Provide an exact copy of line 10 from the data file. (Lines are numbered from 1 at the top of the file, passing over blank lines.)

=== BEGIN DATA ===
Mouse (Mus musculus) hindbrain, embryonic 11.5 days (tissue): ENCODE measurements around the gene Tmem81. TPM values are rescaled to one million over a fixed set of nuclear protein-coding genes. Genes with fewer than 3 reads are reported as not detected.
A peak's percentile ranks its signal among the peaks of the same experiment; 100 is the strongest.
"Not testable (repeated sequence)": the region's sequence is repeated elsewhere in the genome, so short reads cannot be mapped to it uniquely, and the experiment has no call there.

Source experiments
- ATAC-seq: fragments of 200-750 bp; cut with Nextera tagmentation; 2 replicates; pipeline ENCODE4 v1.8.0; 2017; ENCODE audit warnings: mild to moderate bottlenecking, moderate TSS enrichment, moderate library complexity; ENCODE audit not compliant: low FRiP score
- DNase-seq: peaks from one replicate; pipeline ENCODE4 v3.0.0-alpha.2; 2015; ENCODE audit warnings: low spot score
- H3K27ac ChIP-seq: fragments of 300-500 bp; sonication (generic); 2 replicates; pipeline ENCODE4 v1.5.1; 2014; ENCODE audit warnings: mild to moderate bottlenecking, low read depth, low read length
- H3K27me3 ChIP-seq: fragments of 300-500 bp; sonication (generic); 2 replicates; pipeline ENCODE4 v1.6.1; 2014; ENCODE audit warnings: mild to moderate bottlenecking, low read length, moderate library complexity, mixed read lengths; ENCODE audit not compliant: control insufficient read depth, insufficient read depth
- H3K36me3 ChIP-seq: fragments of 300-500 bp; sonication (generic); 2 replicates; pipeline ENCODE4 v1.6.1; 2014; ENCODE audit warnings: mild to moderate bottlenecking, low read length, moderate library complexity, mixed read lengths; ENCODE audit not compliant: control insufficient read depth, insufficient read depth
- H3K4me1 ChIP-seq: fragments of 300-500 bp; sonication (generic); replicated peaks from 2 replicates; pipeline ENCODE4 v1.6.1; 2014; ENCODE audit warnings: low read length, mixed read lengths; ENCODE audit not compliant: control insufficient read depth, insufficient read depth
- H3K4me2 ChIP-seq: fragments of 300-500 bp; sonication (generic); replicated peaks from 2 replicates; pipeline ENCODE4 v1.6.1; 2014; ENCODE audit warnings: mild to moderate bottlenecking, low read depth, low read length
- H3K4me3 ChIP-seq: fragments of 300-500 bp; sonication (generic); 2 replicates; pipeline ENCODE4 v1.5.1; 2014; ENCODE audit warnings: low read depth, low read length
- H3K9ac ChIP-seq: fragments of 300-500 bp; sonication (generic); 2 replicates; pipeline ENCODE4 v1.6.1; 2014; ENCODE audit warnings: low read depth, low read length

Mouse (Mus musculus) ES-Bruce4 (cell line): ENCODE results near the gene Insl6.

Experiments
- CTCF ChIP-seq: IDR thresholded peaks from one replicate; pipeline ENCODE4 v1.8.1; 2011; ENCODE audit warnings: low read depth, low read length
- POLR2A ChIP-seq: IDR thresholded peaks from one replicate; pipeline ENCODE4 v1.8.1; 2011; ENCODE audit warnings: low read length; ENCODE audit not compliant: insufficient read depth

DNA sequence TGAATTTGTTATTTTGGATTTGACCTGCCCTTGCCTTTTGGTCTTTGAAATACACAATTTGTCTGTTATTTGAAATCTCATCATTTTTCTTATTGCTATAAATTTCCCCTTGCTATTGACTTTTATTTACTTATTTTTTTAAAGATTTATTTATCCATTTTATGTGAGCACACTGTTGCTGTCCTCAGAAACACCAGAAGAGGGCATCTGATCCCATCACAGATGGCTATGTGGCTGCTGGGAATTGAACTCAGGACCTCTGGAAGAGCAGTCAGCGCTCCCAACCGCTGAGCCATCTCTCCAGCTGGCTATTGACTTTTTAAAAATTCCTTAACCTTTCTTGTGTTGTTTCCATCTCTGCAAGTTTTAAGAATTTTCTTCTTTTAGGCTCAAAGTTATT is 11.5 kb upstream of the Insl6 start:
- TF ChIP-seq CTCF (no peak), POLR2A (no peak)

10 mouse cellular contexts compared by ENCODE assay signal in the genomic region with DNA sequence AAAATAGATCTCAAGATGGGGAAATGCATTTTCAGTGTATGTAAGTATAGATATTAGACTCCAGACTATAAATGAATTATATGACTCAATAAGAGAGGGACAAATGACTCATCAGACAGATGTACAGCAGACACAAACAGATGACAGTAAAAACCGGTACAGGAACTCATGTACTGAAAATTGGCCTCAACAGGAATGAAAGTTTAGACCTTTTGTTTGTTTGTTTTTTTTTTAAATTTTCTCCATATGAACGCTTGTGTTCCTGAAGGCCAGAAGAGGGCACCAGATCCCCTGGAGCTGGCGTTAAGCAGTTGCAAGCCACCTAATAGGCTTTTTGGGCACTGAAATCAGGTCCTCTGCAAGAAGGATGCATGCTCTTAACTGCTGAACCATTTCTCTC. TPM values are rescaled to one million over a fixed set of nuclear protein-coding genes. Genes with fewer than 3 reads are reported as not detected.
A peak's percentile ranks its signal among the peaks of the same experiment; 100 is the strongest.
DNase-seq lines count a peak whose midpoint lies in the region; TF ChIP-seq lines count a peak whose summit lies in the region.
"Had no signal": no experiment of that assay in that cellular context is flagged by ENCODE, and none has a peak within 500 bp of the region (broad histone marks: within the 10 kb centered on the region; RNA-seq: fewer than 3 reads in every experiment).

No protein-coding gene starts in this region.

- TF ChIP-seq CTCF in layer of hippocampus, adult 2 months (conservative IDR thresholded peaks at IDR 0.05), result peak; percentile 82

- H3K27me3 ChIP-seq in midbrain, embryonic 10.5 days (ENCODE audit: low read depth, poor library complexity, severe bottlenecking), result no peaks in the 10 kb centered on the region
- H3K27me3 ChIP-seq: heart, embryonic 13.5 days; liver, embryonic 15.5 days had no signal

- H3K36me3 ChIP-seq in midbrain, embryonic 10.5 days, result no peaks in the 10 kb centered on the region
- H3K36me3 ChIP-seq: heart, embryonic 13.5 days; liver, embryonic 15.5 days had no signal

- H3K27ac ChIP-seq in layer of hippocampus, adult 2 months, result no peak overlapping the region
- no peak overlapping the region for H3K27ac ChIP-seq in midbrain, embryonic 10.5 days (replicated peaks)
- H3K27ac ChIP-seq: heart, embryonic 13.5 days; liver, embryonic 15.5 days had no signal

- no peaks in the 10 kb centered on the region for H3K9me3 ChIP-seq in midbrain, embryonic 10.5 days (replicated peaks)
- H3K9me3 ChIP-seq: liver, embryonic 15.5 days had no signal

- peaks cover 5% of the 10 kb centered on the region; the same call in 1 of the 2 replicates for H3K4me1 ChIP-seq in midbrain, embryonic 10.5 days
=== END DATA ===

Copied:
- H3K4me1 ChIP-seq: fragments of 300-500 bp; sonication (generic); replicated peaks from 2 replicates; pipeline ENCODE4 v1.6.1; 2014; ENCODE audit warnings: low read length, mixed read lengths; ENCODE audit not compliant: control insufficient read depth, insufficient read depth